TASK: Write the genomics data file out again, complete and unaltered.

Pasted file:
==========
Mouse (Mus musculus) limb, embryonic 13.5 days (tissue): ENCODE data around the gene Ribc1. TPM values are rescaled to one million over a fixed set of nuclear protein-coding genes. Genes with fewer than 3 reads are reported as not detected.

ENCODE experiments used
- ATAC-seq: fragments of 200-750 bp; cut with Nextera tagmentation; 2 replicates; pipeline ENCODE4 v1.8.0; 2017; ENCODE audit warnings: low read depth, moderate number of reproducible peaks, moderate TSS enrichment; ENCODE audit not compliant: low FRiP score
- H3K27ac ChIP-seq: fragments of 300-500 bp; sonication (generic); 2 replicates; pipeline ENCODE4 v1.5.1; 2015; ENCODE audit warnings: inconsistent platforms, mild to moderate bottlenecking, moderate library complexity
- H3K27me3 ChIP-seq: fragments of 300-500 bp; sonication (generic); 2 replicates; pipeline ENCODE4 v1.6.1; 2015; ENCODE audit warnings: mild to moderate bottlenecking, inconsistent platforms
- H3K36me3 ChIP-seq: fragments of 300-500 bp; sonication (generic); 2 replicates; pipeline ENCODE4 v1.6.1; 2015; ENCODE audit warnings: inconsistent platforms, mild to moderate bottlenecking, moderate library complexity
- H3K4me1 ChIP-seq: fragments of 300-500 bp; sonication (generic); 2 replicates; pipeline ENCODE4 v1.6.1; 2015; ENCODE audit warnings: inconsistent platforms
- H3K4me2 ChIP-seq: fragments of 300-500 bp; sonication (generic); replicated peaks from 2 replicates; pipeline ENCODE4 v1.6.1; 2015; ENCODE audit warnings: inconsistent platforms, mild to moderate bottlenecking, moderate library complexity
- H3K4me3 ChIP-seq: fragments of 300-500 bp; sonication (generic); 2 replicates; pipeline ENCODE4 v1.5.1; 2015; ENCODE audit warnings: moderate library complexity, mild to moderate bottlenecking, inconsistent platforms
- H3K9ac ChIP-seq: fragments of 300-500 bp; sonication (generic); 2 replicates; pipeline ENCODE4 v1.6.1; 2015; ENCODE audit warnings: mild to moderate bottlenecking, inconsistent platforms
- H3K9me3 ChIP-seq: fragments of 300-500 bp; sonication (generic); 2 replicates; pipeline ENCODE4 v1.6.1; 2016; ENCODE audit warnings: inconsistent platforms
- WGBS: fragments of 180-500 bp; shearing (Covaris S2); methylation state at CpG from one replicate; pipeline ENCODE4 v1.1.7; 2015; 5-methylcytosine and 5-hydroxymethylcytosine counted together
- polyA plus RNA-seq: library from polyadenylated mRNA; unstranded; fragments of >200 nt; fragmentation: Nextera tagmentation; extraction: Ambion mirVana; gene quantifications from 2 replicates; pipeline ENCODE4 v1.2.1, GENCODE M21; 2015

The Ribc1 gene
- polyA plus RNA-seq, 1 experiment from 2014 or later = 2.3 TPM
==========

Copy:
Mouse (Mus musculus) limb, embryonic 13.5 days (tissue): ENCODE data around the gene Ribc1. TPM values are rescaled to one million over a fixed set of nuclear protein-coding genes. Genes with fewer than 3 reads are reported as not detected.

ENCODE experiments used
- ATAC-seq: fragments of 200-750 bp; cut with Nextera tagmentation; 2 replicates; pipeline ENCODE4 v1.8.0; 2017; ENCODE audit warnings: low read depth, moderate number of reproducible peaks, moderate TSS enrichment; ENCODE audit not compliant: low FRiP score
- H3K27ac ChIP-seq: fragments of 300-500 bp; sonication (generic); 2 replicates; pipeline ENCODE4 v1.5.1; 2015; ENCODE audit warnings: inconsistent platforms, mild to moderate bottlenecking, moderate library complexity
- H3K27me3 ChIP-seq: fragments of 300-500 bp; sonication (generic); 2 replicates; pipeline ENCODE4 v1.6.1; 2015; ENCODE audit warnings: mild to moderate bottlenecking, inconsistent platforms
- H3K36me3 ChIP-seq: fragments of 300-500 bp; sonication (generic); 2 replicates; pipeline ENCODE4 v1.6.1; 2015; ENCODE audit warnings: inconsistent platforms, mild to moderate bottlenecking, moderate library complexity
- H3K4me1 ChIP-seq: fragments of 300-500 bp; sonication (generic); 2 replicates; pipeline ENCODE4 v1.6.1; 2015; ENCODE audit warnings: inconsistent platforms
- H3K4me2 ChIP-seq: fragments of 300-500 bp; sonication (generic); replicated peaks from 2 replicates; pipeline ENCODE4 v1.6.1; 2015; ENCODE audit warnings: inconsistent platforms, mild to moderate bottlenecking, moderate library complexity
- H3K4me3 ChIP-seq: fragments of 300-500 bp; sonication (generic); 2 replicates; pipeline ENCODE4 v1.5.1; 2015; ENCODE audit warnings: moderate library complexity, mild to moderate bottlenecking, inconsistent platforms
- H3K9ac ChIP-seq: fragments of 300-500 bp; sonication (generic); 2 replicates; pipeline ENCODE4 v1.6.1; 2015; ENCODE audit warnings: mild to moderate bottlenecking, inconsistent platforms
- H3K9me3 ChIP-seq: fragments of 300-500 bp; sonication (generic); 2 replicates; pipeline ENCODE4 v1.6.1; 2016; ENCODE audit warnings: inconsistent platforms
- WGBS: fragments of 180-500 bp; shearing (Covaris S2); methylation state at CpG from one replicate; pipeline ENCODE4 v1.1.7; 2015; 5-methylcytosine and 5-hydroxymethylcytosine counted together
- polyA plus RNA-seq: library from polyadenylated mRNA; unstranded; fragments of >200 nt; fragmentation: Nextera tagmentation; extraction: Ambion mirVana; gene quantifications from 2 replicates; pipeline ENCODE4 v1.2.1, GENCODE M21; 2015

The Ribc1 gene
- polyA plus RNA-seq, 1 experiment from 2014 or later = 2.3 TPM